Nudists to Fight Beach Ban at European Court of Human Rights

Beach goers watch a Spanish Air Force jet fly over a beach in Northern Spain
Beach-goers watch as C-101 Aviojets from the Spanish Air Force aerobatic group Patrulla Aguila fly over San Lorenzo beach during an aerial exhibition in Gijon, northern Spain, July 27, 2014. REUTERS/Eloy Alonso

A Spanish nudist group is appealing to the European Court of Human Rights to defend the right to strip off on beaches in Catalunya.

The Guardian reports that the town of Castell-Platja d'Aro to the north of Barcelona banned nudism on its beaches in 2009 to appease visiting families, a decision the Catalan Naturist Club has been fighting ever since.

The ruling was upheld first at the regional high court in Catalunya, and then at Spain's supreme court this week, leaving the European Court of Human Rights in Strasbourg as the final option of appeal for the naturists.

The president of the Naturist Spain Federation (FEN), Ismael Rodrigo, says that the ruling in Spanish courts doesn't have a practical impact on nudists, who still have many beaches to visit, but that it is a matter of principle and ideology.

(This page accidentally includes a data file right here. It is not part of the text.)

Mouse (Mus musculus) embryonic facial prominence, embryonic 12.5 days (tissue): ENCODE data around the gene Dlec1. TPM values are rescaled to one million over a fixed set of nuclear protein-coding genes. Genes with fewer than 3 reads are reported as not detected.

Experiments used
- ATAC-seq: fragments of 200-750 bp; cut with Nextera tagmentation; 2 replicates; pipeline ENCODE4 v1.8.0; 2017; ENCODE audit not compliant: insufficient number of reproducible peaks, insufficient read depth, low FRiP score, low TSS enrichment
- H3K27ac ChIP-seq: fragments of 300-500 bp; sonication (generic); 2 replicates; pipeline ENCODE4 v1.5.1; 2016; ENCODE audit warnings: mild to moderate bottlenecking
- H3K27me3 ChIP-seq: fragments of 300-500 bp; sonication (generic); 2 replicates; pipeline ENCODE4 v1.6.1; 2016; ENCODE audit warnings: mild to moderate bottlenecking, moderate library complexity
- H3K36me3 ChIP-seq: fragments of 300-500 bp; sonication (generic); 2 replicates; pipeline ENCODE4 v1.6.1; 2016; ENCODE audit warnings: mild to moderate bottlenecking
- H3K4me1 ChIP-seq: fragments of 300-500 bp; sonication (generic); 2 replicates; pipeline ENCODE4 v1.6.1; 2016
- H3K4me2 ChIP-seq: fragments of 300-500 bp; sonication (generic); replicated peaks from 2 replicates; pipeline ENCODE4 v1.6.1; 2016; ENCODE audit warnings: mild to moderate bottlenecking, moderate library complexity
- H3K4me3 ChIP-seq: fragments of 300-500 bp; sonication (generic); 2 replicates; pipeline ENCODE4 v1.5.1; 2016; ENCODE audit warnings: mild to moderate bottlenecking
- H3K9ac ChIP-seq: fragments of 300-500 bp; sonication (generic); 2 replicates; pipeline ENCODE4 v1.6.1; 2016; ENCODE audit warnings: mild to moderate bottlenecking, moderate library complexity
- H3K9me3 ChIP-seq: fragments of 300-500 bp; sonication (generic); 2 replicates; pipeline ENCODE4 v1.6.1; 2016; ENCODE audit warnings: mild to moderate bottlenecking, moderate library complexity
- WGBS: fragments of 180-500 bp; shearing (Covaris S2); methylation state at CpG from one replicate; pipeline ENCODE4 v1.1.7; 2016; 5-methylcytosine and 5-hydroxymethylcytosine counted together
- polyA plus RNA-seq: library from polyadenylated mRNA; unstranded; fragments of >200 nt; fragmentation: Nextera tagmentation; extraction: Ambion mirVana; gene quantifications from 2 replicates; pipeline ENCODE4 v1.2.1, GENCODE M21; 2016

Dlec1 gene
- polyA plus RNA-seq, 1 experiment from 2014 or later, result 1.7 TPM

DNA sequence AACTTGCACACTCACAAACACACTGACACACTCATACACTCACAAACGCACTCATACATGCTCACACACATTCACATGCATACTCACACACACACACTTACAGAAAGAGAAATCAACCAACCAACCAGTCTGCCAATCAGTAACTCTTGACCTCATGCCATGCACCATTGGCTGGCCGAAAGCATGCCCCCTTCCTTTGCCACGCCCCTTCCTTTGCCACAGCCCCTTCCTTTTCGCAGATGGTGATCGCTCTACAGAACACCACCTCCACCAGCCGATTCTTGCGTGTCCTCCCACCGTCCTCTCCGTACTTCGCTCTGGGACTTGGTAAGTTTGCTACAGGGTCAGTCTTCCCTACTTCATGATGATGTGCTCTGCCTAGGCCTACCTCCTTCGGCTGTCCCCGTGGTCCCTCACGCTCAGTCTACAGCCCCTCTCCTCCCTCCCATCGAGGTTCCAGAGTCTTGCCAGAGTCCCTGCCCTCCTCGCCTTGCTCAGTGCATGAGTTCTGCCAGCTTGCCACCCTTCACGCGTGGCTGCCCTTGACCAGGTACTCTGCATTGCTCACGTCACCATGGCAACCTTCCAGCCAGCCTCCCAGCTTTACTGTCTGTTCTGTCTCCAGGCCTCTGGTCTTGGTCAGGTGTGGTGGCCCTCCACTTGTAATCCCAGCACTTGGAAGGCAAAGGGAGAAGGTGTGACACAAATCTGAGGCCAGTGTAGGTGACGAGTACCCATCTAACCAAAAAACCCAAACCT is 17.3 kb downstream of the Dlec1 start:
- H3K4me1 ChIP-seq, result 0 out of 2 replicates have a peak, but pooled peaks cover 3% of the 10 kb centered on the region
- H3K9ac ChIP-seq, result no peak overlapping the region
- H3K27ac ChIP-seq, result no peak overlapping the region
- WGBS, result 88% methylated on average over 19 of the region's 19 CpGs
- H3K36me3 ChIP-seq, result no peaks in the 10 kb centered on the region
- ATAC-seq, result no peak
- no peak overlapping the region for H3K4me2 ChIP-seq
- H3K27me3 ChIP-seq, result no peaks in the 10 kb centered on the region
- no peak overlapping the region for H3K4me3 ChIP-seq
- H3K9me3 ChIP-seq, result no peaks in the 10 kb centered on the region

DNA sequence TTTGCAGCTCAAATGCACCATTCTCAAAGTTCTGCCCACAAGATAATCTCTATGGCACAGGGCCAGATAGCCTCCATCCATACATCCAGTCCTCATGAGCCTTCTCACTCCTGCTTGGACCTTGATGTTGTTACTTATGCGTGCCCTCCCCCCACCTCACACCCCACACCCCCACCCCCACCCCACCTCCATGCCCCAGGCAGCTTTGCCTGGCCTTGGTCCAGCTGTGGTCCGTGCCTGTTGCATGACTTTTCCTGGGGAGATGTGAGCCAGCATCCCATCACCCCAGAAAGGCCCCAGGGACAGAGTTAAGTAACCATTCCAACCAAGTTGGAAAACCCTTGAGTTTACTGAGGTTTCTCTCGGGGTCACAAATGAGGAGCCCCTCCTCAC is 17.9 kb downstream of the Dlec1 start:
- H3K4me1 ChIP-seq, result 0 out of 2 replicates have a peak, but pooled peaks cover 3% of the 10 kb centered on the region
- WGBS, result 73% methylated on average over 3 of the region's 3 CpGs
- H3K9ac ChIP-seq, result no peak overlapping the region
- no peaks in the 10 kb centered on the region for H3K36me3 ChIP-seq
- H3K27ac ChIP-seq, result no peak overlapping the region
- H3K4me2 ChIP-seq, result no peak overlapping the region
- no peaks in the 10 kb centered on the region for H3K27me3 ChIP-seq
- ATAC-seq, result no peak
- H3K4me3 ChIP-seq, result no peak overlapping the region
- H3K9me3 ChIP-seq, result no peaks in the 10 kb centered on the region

"It's important to say that the supreme court has said that nudism is not an ideology. This is totally stupid. Nobody can say if something is an ideology or not, it's impossible to deny that naturism is an ideology," Rodrigo says.

"This is not the end. The next step, we are going to the human rights court, because we feel the court will defend this freedom."

Nudist beaches are widespread in Spain, and the FEN claim around 3,000 members in the country. Rodrigo says that nature is widely accepted in Spain, and that the first laws against public nudity were only passed in 1988.

"We are worried about this, but we are making a big campaign in Spain, so people understand this is not the final sentence," says Rodrigo. "We hope that all other cities don't imitate this."

Rodrigo adds: "We have six months to appeal. We will not hurry because we expect that in November the Spanish people will change the government, which is very conservative. Many liberties are in danger, not just ours. There are lots of demonstrations in Spain against the government. It is time to change."